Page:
vendredi 8 février 2019
Posted by: Paola Pino
Role of bisphosphonates in alveolar ridge preservation
Bisphosphonates (BP) are often used to supress osteoclastic activity following tooth extraction. The effect of BP on extraction healing sites is largely unknown however. A recent study from Switzerland conducted an experiment to investigate the effect of BP on the healing of extraction sockets. They hypothesised that there would be a correlation between healing and the dosage of BP.
The study involved 15 male beagles. Three extraction sockets were treated with alendronate (ALDN), a form of BP, in concentrations of 0.5, 1 and 2mg/ml, followed by a saline rinse. An additional control extraction socket was rinsed with saline. Measurements of the buccal and lingual bone areas were taken at one, two and eight weeks.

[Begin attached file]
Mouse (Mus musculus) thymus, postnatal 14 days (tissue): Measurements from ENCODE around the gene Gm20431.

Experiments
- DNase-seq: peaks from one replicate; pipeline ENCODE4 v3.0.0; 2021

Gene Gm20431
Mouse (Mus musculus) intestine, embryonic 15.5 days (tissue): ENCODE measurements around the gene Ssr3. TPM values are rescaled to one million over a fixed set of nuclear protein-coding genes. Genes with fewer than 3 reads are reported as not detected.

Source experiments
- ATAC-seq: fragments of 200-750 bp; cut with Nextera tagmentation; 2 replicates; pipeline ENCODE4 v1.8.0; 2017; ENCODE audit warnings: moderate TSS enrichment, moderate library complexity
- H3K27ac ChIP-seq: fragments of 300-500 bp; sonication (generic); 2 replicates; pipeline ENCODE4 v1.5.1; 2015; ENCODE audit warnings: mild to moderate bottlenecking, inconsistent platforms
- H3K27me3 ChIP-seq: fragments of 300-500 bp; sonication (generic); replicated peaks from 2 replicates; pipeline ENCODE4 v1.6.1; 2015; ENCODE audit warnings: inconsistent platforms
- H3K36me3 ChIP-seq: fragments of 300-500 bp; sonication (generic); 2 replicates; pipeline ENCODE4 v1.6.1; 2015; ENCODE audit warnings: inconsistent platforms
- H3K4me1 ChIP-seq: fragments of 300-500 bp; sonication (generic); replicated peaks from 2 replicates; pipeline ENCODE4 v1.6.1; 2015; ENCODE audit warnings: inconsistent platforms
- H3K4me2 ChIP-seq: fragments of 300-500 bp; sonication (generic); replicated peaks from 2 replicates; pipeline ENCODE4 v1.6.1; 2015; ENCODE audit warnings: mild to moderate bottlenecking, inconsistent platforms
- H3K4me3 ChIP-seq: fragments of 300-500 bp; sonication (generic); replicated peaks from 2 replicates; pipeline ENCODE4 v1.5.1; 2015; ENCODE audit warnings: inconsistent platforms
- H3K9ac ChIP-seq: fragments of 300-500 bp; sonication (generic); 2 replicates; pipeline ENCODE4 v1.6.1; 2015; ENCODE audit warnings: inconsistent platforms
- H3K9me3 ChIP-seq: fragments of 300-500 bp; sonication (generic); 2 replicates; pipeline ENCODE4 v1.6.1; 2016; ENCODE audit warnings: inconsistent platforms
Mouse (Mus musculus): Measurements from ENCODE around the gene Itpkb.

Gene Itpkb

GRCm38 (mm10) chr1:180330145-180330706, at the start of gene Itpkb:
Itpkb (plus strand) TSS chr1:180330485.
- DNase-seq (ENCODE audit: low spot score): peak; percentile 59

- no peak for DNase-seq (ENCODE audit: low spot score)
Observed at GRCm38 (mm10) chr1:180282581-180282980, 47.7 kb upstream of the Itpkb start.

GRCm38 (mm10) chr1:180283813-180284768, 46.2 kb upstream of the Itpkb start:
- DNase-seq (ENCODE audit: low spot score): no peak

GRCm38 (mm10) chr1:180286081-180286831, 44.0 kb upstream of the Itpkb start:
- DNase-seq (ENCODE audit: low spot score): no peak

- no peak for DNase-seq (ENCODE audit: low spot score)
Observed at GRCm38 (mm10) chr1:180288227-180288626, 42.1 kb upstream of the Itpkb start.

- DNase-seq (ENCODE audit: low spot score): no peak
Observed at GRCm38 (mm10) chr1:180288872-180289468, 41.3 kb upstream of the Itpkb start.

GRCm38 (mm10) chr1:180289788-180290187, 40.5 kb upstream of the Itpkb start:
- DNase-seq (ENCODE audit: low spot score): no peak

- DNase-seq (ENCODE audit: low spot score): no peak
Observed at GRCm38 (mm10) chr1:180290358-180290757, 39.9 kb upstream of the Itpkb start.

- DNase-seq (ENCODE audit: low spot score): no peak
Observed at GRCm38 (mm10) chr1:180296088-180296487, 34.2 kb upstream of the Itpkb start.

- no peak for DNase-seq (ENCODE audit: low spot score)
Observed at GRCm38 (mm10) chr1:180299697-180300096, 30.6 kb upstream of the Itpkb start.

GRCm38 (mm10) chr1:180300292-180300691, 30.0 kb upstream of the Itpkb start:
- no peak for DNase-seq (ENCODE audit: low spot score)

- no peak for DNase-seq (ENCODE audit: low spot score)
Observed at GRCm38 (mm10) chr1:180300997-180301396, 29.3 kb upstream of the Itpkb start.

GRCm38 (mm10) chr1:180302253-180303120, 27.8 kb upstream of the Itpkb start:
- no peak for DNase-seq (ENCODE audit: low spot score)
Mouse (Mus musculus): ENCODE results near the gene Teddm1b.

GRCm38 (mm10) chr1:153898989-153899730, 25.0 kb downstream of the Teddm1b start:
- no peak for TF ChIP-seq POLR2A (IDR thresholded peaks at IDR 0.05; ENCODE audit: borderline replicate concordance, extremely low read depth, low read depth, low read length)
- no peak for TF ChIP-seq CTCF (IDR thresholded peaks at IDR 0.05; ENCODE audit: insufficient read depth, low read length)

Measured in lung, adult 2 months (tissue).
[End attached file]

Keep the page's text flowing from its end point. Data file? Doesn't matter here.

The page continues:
Vertical distance between the buccal and lingual bone generally increased for the ALDN groups compared with the control. A significant difference was not observed between the three dosages. Across the various healing periods, bone mineral density across all groups remained similar.
From this study, the authors concluded that ALDN alone cannot prevent buccal bone resorption post-extraction in a canine model. It appeared that the formation of new bone within the socket benefited from ALDN treatment. Contrary to expectations however, no correlation was found between ALDN dosage and the healing of the socket.
This study was presented as an e-poster at the 2018 EAO Congress.